Table 11.6
Impacts on Child Outcomes During Years 3 to 5 for Adolescents at Random Assignment
(Aged 15 to 23 at the Five-Year Follow-Up)

Site and Program

Sample Size Program Group (%) Control Group (%) Difference (Impact) Effect Size

Ever repeated a grade

Atlanta Labor Force Attachment 834 15.2 17.2 -1.9 -0.05
Atlanta Human Capital Development 938 15.5 17.2 -1.6 -0.04
Grand Rapids Labor Force Attachment 890 11.7 7.5 4.2** 0.16
Grand Rapids Human Capital Development 919 11.8 7.5 4.3** 0.16
Riverside Labor Force Attachment 1126 7.1 4.2 2.9** 0.14
Lacked high school diploma or basic skills 638 7.0 4.3 2.8 0.13
Riverside Human Capital Development 657 8.2 4.3 3.9** 0.18
Portland 406 5.6 4.4 1.2 0.06

Ever suspended or expelled

Atlanta Labor Force Attachment 836 16.3 23.2 -6.8** -0.16
Atlanta Human Capital Development 938 21.3 23.2 -1.9 -0.05
Grand Rapids Labor Force Attachment 891 21.3 20.0 1.3 0.03
Grand Rapids Human Capital Development 924 18.2 20.0 -1.8 -0.05
Riverside Labor Force Attachment 1120 15.4 15.0 0.3 0.01
Lacked high school diploma or basic skills 634 13.3 16.6 -3.3 -0.09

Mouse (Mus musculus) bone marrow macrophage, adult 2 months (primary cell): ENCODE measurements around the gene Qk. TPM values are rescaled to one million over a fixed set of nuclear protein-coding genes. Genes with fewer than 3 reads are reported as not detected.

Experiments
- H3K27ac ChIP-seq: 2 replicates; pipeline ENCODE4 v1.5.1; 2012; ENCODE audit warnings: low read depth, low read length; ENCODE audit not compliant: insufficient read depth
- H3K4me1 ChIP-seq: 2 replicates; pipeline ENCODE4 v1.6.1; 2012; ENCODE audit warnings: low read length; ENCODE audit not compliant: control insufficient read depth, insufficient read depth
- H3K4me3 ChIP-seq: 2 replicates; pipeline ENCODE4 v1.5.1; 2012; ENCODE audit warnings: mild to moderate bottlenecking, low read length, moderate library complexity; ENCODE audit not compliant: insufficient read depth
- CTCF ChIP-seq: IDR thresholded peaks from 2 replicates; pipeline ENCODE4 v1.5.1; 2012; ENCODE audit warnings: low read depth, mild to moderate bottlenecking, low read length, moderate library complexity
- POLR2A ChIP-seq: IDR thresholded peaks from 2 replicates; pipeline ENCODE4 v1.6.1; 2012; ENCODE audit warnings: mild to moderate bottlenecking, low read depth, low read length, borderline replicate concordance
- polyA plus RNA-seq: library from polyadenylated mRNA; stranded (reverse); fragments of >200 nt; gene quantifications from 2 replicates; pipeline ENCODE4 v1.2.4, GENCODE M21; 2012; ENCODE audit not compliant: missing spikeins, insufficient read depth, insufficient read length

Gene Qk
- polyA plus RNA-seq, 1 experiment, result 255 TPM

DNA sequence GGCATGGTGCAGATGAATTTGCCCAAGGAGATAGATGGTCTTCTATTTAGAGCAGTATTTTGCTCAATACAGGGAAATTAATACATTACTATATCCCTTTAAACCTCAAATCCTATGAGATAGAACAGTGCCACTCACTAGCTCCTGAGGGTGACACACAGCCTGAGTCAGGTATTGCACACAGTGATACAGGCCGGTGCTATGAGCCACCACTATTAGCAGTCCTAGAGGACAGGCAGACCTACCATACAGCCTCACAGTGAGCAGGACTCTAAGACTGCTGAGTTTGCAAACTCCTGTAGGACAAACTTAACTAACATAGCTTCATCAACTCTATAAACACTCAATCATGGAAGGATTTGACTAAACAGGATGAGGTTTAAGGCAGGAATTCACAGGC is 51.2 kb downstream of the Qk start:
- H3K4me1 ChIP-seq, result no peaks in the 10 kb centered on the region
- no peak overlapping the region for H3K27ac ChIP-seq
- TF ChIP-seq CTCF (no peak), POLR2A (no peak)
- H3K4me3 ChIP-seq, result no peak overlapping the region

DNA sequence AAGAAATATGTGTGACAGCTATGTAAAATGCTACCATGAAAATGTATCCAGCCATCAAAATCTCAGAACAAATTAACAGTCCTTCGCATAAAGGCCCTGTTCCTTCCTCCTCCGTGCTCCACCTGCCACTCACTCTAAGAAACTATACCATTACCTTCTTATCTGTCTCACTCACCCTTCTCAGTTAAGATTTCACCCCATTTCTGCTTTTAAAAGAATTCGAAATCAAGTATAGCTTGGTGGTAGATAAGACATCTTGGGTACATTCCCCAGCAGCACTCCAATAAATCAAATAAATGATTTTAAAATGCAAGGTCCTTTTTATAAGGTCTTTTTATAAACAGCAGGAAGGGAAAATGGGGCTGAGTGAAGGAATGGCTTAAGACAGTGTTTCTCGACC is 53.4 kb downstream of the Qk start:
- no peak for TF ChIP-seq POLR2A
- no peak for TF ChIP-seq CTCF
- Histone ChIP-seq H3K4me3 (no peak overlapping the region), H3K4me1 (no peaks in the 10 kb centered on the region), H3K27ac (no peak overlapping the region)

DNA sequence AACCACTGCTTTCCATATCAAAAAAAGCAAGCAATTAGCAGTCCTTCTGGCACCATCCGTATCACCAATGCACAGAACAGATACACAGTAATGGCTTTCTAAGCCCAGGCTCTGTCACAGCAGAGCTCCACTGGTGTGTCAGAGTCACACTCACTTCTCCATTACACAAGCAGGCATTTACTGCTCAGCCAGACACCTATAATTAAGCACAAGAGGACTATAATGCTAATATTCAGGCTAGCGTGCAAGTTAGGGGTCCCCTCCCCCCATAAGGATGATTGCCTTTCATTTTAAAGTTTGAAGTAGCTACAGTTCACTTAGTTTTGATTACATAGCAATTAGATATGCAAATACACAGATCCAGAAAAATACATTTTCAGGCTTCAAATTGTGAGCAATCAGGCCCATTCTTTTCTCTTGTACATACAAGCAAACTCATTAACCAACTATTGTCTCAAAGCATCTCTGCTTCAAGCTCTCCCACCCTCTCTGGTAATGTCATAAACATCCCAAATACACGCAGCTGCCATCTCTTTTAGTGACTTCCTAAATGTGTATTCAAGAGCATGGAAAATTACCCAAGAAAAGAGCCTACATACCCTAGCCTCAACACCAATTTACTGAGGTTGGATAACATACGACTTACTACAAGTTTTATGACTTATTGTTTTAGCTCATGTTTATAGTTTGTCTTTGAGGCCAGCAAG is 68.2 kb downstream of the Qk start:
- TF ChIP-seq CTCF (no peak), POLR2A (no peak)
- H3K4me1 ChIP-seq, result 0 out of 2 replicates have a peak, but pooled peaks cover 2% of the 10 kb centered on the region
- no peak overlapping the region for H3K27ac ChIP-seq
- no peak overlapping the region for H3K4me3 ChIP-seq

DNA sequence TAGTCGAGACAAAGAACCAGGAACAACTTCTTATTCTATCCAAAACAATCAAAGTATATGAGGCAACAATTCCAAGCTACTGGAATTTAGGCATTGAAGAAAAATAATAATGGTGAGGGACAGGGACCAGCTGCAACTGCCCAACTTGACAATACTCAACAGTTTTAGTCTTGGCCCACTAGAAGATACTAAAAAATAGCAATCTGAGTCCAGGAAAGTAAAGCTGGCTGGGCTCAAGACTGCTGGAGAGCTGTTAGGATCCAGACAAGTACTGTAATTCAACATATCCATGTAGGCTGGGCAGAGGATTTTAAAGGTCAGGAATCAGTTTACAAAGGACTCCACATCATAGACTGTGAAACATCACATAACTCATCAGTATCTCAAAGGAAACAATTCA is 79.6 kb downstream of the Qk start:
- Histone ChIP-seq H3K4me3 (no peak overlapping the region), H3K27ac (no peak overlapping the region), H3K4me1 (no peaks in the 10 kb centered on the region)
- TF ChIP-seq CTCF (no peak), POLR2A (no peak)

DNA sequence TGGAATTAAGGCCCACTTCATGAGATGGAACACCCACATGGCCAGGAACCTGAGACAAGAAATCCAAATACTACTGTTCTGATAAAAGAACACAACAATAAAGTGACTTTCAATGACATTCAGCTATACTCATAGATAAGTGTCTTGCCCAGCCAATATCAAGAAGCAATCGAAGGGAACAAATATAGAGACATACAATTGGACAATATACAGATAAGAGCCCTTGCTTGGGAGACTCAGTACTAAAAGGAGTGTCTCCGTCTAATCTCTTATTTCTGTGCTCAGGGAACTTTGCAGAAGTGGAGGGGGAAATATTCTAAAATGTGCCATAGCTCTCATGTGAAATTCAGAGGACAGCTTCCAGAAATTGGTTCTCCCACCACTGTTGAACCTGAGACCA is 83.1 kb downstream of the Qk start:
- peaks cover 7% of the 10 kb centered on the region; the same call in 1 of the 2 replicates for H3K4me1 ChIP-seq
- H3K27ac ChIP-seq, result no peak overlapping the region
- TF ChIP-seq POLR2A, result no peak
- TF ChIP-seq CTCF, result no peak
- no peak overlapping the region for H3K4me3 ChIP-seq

Riverside Human Capital Development 652 17.5 16.6 0.9 0.02
Portland 395 16.9 18.6 -1.7 -0.04

Ever dropped out of schoola

Atlanta Labor Force Attachment 836 22.8 24.1 -1.3 -0.03
Atlanta Human Capital Development 937 26.1 24.1 2.0 0.05
Grand Rapids Labor Force Attachment 899 29.5 26.0 3.5 0.08
Grand Rapids Human Capital Development 934 29.1 26.0 3.1 0.07
Riverside Labor Force Attachment 1122 18.5 17.9 0.6 0.01
Lacked high school diploma or basic skills 635 18.2 17.3 0.9 0.02
Riverside Human Capital Development 657 22.8 17.3 5.4* 0.14
Portland 409 36.4 31.2 5.2 0.11

Attended a special class for physical, emotional, or mental conditionb

Atlanta Labor Force Attachment 835 5.0 4.4 0.6 0.04
Atlanta Human Capital Development 939 3.9 4.4 -0.4 -0.02
Grand Rapids Labor Force Attachment 894 11.5 8.5 3.0 0.10
Grand Rapids Human Capital Development 928 11.0 8.5 2.5 0.09
Riverside Labor Force Attachment 1128 7.3 5.0 2.2 0.10